Evolving Role of Pharma CFOs – Business Strategist, Leader and Advisor | Industry Knowledge Exchange Forum
Express Pharma, in association with SAP India, as part of the Industry Knowledge Exchange Forum, invited Parag Agarwal, CFO, Dr Reddy's Laboratories and Rajesh Kuppuswamy, Life Sciences and Health Care Industry Advisor, SAP India to share insights on Dr Reddy’s pill-plus strategy, against the backdrop of an ongoing digital transformation.
Express Pharma as part of SAP India’s Industry Knowledge Exchange Forum’s Expert Speak series, invited Parag Agarwal, CFO, Dr Reddy’s Laboratories to share insights on Dr Reddy’s pill-plus strategy, against the backdrop of an ongoing digital transformation. Pharma technology expert Rajesh Kuppuswamy was also part of the discussion
As the pharmaceutical sector strategises its way through the COVID pandemic and beyond, it is clear that the sector has leaders and organisations who are pushing the envelope to respond to disruptions ranging from health emergencies to evolving geopolitical realities. Given the current scenario, where the economy is sluggish, and the headwinds facing the pharma sector don’t seem to be abating, the role of the Chief Financial Officer has become very critical to any company, more so biopharma companies. Pharma CFOs have to draw up and execute strategy, with an eye on present and future scenarios, by driving technological change, be it digital as well as new tech across all functions etc.
Living up to SAP India’s Industry Knowledge Exchange Forum (IKEx)’s goal to create a forum to exchange ideas, learn from cross-functional experts and grow the industry to heights rapidly, Parag Agarwal, CFO, Dr Reddy’s Laboratories shared on how his company, closely tracked by the top management, is digitally transforming itself into a “pill-plus” entity, by using deep data analysis and insights to increase patient-centricity, access and affordability. Rajesh Kuppuswamy, Life Sciences and Health Care Industry Advisor, SAP India shared his experiences of similar industry-wide projects, and both leaders spoke about the opportunities thrown up by digital transformation and the challenges of doing it right, the first time.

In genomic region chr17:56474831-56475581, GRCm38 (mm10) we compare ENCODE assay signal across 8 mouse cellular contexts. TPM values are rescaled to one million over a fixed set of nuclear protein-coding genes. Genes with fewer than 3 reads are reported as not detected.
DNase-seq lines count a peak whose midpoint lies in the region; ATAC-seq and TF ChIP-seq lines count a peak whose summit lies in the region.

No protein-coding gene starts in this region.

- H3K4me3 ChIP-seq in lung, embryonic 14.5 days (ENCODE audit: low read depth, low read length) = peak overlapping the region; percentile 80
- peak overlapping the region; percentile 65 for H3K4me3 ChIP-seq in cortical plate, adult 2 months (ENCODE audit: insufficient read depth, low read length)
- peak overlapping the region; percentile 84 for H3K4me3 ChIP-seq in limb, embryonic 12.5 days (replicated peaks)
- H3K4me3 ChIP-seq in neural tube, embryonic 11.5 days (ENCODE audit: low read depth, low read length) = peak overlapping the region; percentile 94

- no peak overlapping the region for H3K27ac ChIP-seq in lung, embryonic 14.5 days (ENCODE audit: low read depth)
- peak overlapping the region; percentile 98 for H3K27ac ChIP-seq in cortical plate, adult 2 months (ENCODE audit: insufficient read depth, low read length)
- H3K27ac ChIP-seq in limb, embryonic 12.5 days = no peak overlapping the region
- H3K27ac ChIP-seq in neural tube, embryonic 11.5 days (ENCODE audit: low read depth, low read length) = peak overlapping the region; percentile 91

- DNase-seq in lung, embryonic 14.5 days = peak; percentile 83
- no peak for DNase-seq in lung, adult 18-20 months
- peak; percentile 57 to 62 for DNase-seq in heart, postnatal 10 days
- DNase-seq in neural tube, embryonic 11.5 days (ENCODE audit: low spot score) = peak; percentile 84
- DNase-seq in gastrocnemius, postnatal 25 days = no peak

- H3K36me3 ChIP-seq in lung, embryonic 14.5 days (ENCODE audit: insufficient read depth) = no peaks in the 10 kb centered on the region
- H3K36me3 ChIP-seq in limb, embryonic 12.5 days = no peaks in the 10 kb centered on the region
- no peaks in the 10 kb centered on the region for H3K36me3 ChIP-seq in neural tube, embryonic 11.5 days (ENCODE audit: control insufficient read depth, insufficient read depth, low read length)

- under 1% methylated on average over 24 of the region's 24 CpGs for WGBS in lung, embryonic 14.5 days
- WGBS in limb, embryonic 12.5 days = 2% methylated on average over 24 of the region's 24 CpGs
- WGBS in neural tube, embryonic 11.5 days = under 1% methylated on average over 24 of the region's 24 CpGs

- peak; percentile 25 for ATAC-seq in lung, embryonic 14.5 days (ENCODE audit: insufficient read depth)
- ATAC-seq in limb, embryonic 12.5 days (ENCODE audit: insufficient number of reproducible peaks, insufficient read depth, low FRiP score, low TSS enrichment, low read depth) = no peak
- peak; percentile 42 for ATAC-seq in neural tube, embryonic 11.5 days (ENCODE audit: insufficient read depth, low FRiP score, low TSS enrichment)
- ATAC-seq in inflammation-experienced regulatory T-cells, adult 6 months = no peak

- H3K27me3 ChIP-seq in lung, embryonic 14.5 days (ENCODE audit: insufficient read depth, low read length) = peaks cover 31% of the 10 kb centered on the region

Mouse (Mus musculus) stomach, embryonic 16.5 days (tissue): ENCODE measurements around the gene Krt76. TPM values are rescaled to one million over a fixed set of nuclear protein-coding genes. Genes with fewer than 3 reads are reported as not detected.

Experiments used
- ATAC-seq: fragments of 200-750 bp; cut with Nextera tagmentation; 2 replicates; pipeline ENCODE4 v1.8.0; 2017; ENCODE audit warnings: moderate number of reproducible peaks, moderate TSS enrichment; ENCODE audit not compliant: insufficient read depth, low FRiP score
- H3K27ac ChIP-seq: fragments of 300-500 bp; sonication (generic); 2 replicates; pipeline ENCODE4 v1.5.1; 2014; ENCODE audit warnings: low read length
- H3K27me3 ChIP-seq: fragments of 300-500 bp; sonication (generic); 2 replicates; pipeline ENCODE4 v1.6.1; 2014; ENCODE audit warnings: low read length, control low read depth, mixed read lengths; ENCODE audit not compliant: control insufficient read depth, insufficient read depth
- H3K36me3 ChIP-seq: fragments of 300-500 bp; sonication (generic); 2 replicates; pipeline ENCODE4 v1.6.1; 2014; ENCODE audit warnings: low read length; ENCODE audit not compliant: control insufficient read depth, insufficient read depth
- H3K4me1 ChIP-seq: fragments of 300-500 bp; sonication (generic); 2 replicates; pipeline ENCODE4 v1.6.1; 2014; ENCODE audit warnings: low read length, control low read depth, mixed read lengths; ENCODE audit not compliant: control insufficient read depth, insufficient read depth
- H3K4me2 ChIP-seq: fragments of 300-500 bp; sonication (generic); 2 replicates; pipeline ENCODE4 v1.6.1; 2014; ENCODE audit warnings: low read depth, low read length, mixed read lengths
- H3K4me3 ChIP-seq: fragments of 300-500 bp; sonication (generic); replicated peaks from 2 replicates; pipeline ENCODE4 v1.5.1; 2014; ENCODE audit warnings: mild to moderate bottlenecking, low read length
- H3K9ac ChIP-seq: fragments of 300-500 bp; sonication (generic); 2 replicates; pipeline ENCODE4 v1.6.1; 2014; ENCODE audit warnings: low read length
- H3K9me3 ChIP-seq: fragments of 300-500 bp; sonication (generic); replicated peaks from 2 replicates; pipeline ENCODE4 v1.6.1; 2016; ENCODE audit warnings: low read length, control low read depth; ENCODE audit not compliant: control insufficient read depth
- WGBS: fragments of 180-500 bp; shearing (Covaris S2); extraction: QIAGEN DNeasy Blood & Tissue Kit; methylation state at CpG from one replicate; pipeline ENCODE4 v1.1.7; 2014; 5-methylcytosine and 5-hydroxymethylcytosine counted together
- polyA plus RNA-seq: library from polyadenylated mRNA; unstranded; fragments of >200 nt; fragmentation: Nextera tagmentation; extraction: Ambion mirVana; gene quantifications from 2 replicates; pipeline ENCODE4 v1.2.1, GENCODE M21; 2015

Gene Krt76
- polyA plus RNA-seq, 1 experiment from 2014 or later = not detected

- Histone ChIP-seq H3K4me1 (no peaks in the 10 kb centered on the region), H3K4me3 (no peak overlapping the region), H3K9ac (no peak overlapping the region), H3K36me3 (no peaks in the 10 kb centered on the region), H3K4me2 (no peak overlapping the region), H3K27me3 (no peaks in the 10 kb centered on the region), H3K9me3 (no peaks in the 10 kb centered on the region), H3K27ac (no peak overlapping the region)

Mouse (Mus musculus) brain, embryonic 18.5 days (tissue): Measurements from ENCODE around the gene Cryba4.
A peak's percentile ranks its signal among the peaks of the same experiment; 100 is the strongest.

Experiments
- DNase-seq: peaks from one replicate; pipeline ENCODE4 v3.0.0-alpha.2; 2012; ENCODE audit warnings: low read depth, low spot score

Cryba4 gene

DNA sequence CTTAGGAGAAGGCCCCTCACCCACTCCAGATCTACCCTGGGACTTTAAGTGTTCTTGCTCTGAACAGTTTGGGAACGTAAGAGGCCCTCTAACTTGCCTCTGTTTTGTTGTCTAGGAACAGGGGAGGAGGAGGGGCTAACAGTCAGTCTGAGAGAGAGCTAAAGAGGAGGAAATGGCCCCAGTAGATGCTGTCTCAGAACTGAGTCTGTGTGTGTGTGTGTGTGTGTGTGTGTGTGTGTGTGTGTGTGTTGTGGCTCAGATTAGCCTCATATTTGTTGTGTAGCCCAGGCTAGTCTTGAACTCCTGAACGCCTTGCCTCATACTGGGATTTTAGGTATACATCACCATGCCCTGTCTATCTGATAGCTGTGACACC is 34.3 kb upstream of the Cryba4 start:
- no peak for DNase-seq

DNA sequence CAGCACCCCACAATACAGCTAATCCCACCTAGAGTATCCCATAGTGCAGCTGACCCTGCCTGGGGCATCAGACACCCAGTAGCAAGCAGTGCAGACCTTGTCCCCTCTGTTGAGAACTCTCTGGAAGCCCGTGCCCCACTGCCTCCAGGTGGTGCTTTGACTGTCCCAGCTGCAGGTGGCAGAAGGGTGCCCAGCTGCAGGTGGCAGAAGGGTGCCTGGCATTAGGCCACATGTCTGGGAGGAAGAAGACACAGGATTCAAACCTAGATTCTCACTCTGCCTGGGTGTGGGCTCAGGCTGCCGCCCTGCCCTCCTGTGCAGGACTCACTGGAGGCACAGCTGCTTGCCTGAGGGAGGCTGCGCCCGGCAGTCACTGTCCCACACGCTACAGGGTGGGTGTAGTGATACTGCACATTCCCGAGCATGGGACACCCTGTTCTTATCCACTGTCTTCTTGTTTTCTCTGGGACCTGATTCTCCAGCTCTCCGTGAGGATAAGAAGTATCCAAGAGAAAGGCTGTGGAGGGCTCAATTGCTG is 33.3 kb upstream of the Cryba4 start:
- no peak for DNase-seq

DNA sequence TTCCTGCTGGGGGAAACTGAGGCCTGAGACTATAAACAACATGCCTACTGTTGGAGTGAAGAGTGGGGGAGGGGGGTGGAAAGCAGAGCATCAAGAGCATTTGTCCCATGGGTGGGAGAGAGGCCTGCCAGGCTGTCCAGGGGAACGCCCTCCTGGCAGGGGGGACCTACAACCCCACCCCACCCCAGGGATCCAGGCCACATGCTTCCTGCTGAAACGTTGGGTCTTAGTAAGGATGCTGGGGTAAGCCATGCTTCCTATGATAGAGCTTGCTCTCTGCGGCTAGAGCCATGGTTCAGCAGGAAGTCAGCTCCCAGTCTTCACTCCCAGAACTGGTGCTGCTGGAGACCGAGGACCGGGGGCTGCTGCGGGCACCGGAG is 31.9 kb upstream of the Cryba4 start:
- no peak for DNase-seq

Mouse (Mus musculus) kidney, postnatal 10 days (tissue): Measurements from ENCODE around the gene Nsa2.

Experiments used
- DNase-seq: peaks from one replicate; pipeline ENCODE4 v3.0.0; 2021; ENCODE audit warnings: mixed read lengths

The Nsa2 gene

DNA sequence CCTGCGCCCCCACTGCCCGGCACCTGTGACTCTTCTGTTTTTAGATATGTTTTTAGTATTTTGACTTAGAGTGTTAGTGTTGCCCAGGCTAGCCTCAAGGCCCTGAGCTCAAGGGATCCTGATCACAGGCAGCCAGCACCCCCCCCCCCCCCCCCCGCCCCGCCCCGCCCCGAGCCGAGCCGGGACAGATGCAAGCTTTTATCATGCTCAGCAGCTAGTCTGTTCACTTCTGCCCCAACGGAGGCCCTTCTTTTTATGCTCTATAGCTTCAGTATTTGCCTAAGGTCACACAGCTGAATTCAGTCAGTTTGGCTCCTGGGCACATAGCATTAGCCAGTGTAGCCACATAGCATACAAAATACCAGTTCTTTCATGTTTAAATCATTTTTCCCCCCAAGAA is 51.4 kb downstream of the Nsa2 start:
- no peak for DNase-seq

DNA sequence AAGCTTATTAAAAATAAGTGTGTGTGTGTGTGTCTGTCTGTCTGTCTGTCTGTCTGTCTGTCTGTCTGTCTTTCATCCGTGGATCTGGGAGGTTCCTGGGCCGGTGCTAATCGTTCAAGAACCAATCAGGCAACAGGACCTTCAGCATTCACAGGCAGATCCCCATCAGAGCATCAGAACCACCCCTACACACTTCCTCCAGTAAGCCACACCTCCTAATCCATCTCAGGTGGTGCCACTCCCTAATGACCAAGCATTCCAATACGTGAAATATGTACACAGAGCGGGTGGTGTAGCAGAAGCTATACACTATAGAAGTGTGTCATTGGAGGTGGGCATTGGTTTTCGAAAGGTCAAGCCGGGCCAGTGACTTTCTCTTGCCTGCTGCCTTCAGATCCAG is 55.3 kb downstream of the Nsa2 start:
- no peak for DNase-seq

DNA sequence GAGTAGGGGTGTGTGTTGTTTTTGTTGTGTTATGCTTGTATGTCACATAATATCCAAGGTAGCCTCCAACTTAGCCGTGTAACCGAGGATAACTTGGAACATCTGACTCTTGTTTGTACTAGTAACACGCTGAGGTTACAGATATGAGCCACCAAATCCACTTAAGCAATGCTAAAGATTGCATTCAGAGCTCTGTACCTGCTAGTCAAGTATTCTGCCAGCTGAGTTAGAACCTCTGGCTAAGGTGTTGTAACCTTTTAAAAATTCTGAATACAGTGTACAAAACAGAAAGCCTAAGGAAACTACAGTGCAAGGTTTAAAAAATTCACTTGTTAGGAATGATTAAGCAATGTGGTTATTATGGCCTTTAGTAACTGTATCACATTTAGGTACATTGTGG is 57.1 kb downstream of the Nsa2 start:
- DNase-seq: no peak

A key stumbling block to any transformation is inadequate training of employees and varying degrees of digital maturity among the employee workforce. Kuppuswamy however cautioned that SAP research showed that inadequate training is one of the most common reasons for low adoption of technology.
Thus, initiatives like Dr Reddy’s Digital Ninja training programme, to bridge the gaps in digital maturity among all levels of their employees, could spell the difference between operational excellence and chaos. One other part of the solution is to hire talent for their digital savvy, feels Agarwal.
Tech transformation needs a mindset change …starting at the leadership level
While most pharma companies are already on the path to digital transformation, it could remain a buzzword, unless the top leadership drives this “mindset change” as Agarwal puts it. Thus, it is a good sign that even while the company is creating and mining “data lakes” for patient insights, Dr Reddy’s has created a separate group to drive innovation, reporting directly to the CEO.
Though it’s early in this digital transformation journey, Agarwal’s expectation is that in a year or two, he’ll have a dashboard that can tell leaders like him which part of the operations are on track and which parts need his attention. He is clear that today’s “management by review” will have to make way for “management by exception.”
Will this be enough? Not until companies become truly “technology-centric and not merely technology-enabled,” says Kuppuswamy, giving examples of past projects where companies shifted from making IT merely the enabler of business processes, to using technology to define new business models.
The pill plus strategy
This transformation predates the COVID-19 pandemic in most sectors, but was jettisoned into high gear with all the business cycle disruptions over the past two years. In terms of growth drivers, like most pharma companies in India and the world, Agarwal said they are betting big on the India and emerging markets, while their differentiated pipeline of more complex products for the North America market should give them strong growth. Agarwal’s shortlisted future bets like biosimilars, digital (health) therapies etc too are in line with peers from the sector.
Dr Reddy’s evolution from molecules, to medicines/pills, and now the expanded purpose and focus to ‘good health’ in the broadest sense, is a long term strategic thrust, as they continue “transforming ourselves from a pill to pill plus company, that can provide services and platforms to healthcare professionals and patients.”
Reaching a technology tipping point?
So, has India’s pharma sector finally reached a technology tipping point, shedding its image of being a digital laggard? Going by Agarwal’s description of Dr Reddy’s digital transformation journey, some companies are clearly going the extra mile.
Again on a cautionary note, Kuppuswamy warns that companies need to be “very deliberate and have clarity on how to address this issue, because the cost of not adopting technology in the right way could severely hamper productivity.” Critically, he sees his role as “bringing to industry not just best practice, but also help companies think through to the next practice.”
As pharma companies accelerate their digital transformation initiatives to anticipate future patient needs and remain sustainable, the stage seems set for closer collaborations and higher expectations from partners as well as deployed technologies.
While pharma companies might have the intent, making that mindset change is critical. And technology partners and advisors will have to help pharma companies navigate the twists and turns till they reach a technology tipping point.